In people with IBS, Ghrelin and motilin are more in sync and vary with each other [63].

The Obestatin/Ghrelin ratio also has some significance [64].

24) Secretin, GIP

In IBS-diarrhea patients, there are fewer cells that release CCK, secretin, GIP, and somatostatin [65].

These hormones stimulate bicarbonate, enzyme secretion, and gall bladder contraction (CCK) [65].

Secretin, GIP, and somatostatin inhibit stomach acid secretion, so having too little of them could result in excess stomach acid release [65].

25) Low Oxyntomodulin

Oxyntomodulin cells were significantly lower in both IBS-D and IBS-C than controls [66].

26) Somatostatin

Somatostatin cells were significantly lower in the IBS-D groups, but higher in IBS-C patients than in the controls [62].

27) Excess Substance P

Substance P was also elevated in people with IBS (0.11 vs. 0.03) [35].

28) TRH

TRH is the precursor to TSH and acts to stimulate gut flow and this is dependent on stimulation of the vagus nerve [67]. This can worsen IBS-D.


29) Defective Mucus Layer

The mucus layer in your gut is an important barrier to keep out the microbes in your gut. If it’s not functioning properly (not enough mucin [68]), bacteria will cross over, cause inflammation and this will also change your gut microbiota for the worse. It can also alter the intestinal structure. These changes are common in IBS [69].

30) Guanylate cyclase 2C

Guanylate cyclase 2C is a receptor in your gut cells that influences gut flow. When it’s activated, it speeds it up. A drug called Linaclotide does just that (FDA approved in 2012 for IBS-C) [1].

Linaclotide reduces activation sensory neurons in the colon, reducing pain. 50% of those receiving linaclotide saw a significant reduction in pain, versus 37% with the placebo [1].

Linaclotide activates colonic motor neurons, which increases gut flow and thus promotes bowel movements [1].

31) Nutrient Deficiencies

Vitamin D deficiency may contribute to IBS and some case reports show improvement in symptoms [70].

A low intake of vitamin B6 is correlated with worse symptoms of IBS [71].

32) Lack of Soluble Fiber

Some evidence suggests soluble fiber supplementation (e.g., psyllium husk) is effective for IBS [19].

For IBS-D, it allows for a more consistent stool. For IBS-C patients, it seems to allow for a softer, moister, more easily passable stool [19].

However, insoluble fiber (e.g., bran) has not been found to be effective for IBS and may aggravate symptoms in some [19].

Fiber is especially beneficial in those with IBS-C. Soluble fiber can reduce overall symptoms, but will not reduce pain [19].

A meta-analysis found only soluble fiber improved global symptoms of irritable bowel, but neither type of fiber reduced pain [19].

Studies have used 10 – 30 grams per day of psyllium [19].

33) Fat Malabsorption

About 30% of IBS patients have fat malabsorption [25].



IBS/IBD individuals are less often HLA-DQ 2/8 positive than in healthy populations [72].

People with a genetic predisposition to produce higher TNF are more likely to have IBS and IBD.

The (A) allele of TNF-308 (rs1800629) is associated with higher levels of TNF. 41% of people with one An allele had IBS vs 26% of the people that didn’t [28].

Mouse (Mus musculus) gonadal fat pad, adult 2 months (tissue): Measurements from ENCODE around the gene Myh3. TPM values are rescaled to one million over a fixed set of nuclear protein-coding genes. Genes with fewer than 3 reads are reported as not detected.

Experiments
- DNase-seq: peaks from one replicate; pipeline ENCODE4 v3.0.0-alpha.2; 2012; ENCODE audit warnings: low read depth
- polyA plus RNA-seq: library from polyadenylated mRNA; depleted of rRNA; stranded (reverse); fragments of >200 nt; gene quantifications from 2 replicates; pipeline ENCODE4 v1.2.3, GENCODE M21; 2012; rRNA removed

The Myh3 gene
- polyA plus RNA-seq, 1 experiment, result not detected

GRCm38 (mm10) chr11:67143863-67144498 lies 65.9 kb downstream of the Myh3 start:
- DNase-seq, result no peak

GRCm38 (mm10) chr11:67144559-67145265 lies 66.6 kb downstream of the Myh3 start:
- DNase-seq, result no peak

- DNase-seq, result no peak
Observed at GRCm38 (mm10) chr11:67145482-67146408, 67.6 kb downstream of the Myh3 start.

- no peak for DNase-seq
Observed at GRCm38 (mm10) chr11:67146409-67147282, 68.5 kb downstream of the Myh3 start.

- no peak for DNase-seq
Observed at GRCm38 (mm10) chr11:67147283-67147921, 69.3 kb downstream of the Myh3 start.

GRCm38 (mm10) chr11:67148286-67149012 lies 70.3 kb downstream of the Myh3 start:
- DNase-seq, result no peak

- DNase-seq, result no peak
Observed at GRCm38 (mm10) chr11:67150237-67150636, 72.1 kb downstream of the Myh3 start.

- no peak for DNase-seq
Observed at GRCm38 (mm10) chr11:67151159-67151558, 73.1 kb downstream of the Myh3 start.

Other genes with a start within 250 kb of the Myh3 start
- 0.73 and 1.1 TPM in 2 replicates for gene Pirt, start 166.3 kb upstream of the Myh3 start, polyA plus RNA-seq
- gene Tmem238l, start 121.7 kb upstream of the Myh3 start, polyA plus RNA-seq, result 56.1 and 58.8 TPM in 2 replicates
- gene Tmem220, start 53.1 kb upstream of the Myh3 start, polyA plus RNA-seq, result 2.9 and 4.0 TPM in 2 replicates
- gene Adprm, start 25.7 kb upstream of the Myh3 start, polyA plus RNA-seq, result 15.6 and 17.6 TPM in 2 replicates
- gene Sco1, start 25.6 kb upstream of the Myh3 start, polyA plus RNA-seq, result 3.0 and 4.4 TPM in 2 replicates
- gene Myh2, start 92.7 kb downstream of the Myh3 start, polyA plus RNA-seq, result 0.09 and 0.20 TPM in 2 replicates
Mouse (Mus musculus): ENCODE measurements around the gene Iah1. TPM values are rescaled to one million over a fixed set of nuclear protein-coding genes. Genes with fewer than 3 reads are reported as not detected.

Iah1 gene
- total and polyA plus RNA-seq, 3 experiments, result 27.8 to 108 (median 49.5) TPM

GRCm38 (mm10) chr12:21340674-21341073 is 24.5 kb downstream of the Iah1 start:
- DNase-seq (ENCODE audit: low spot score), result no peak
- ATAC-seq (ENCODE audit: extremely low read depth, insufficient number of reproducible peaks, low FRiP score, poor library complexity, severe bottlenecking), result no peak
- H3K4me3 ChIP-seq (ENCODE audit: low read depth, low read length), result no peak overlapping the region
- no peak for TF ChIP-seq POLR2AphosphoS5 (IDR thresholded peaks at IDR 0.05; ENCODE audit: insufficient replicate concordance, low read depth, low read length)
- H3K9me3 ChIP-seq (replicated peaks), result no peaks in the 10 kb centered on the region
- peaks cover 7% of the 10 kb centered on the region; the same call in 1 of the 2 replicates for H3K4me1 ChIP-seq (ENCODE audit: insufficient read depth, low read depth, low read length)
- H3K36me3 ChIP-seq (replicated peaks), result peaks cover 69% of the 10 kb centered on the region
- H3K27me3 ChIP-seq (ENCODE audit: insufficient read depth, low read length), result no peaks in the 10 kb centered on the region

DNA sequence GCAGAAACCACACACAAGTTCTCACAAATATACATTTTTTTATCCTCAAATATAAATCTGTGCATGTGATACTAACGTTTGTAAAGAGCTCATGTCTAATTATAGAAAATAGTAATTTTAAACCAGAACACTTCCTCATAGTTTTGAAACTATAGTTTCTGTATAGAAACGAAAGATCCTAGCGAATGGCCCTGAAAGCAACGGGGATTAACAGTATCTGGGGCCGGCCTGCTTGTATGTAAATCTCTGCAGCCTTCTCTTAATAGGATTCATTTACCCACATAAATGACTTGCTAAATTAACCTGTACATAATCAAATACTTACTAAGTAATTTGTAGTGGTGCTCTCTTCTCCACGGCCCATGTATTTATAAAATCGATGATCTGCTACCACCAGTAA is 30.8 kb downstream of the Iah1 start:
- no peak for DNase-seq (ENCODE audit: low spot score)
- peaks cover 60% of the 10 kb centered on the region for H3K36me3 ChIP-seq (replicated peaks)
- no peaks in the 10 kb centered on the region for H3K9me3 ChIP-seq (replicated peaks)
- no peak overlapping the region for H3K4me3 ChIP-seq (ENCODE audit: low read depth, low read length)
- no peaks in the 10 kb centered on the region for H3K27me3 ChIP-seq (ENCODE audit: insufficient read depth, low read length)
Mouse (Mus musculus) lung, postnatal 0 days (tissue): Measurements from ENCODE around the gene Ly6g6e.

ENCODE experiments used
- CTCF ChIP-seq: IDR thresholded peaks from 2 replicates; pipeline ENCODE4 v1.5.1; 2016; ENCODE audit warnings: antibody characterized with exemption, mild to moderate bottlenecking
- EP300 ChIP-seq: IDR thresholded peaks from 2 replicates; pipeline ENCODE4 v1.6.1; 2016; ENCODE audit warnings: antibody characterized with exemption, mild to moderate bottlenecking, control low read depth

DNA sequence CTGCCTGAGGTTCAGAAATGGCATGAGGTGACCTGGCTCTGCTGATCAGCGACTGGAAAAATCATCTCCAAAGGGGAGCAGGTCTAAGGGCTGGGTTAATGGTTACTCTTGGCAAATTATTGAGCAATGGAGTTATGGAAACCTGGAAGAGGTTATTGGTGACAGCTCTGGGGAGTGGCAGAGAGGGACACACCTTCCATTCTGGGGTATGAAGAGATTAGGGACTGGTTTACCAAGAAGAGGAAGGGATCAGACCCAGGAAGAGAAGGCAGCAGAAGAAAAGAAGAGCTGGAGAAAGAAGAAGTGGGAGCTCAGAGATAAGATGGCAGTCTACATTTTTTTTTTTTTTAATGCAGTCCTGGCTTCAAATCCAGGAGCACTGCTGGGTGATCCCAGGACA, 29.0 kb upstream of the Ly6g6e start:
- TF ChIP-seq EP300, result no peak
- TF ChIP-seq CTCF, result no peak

A mutation in the FGF4 gene (rs351855 – TT) results in slower gut transit [73].


A gene variation of TGR5 (rs11554825), a bile acid receptor, was associated with a quicker gut flow. The TC/CC group had an average 50% faster gut flow compared with the TT subgroup [74].

Oxidative stress

The Glycine transporter (GLYT1) is essential for the protection of gut cells against oxidative damage. This is controlled by the SLC6A9 gene (rs3791124 -AG is bad and AA is terrible). The majority of clients with gut problems have a mutation in this gene.

Excluding Other Conditions

Conditions with IBS-like symptoms include parasitic infections, lactose intolerance, SIBO, and celiac disease [19]. However, SIBO goes hand and hand with most cases of IBS, so I wouldn’t necessarily consider them separate diseases.

The following investigations should be performed to exclude other conditions [19]:

  • Stool microscopy and culture (to exclude infectious conditions)
  • Blood tests: Full blood examination, liver function tests, erythrocyte sedimentation rate, and serological testing for coeliac disease
  • Abdominal ultrasound (to exclude gallstones and other biliary tract diseases)
  • Endoscopy and biopsies (to exclude peptic ulcer disease, coeliac disease, inflammatory bowel disease, and malignancies)
  • Hydrogen breath testing (to exclude fructose and lactose malabsorption)

IBS is Commonly Found With:

Several medical conditions appear with greater frequency in patients diagnosed with IBS [75]:

  • 94% of IBS patients have psychiatric disorders – most commonly anxiety and depressive disorders
  • IBS occurs in 51% of chronic fatigue syndrome patients and 49% of fibromyalgia patients
  • IBS occurs commonly with migraines and headaches

Many blood test results are influenced by your genes. If you’ve gotten your genes sequenced, SelfDecode can help you determine if your levels are high or low as a result of your genes, and then pinpoint what you can do about it.

If you’re sick and tired of guessing about your health, SelfDecode can help you find specific answers that conventional doctors/diagnostics may never uncover.

SelfDecode has a page on the genetics of IBS. It’s the best genetic program to analyze your genes.

There are many genes that can contribute to IBS. These are just a few examples to give you an idea.